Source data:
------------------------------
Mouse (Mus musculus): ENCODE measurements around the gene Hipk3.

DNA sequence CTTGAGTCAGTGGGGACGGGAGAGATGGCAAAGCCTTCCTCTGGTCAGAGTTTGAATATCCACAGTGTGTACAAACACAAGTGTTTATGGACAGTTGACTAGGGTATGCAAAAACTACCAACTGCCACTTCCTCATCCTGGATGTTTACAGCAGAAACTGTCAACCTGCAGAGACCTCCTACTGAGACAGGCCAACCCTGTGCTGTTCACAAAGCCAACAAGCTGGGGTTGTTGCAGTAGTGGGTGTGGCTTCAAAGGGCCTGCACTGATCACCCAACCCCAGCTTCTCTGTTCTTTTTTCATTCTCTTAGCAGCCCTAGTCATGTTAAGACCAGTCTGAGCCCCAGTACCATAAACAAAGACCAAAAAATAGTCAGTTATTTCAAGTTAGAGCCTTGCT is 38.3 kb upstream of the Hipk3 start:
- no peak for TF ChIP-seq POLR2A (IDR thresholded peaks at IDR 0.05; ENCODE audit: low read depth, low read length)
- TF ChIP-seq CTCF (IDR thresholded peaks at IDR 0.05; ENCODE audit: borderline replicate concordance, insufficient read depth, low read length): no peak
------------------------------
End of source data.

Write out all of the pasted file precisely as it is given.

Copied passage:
Mouse (Mus musculus): ENCODE measurements around the gene Hipk3.

DNA sequence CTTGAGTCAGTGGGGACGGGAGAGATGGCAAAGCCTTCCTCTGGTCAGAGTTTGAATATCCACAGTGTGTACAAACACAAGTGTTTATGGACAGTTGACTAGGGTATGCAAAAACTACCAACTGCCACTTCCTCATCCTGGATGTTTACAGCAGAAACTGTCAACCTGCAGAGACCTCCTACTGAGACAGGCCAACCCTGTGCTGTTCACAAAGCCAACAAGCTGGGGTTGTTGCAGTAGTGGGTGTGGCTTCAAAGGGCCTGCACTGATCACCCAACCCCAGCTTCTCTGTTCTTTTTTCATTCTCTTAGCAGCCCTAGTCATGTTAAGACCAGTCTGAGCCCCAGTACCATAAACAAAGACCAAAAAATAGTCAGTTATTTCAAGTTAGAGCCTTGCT is 38.3 kb upstream of the Hipk3 start:
- no peak for TF ChIP-seq POLR2A (IDR thresholded peaks at IDR 0.05; ENCODE audit: low read depth, low read length)
- TF ChIP-seq CTCF (IDR thresholded peaks at IDR 0.05; ENCODE audit: borderline replicate concordance, insufficient read depth, low read length): no peak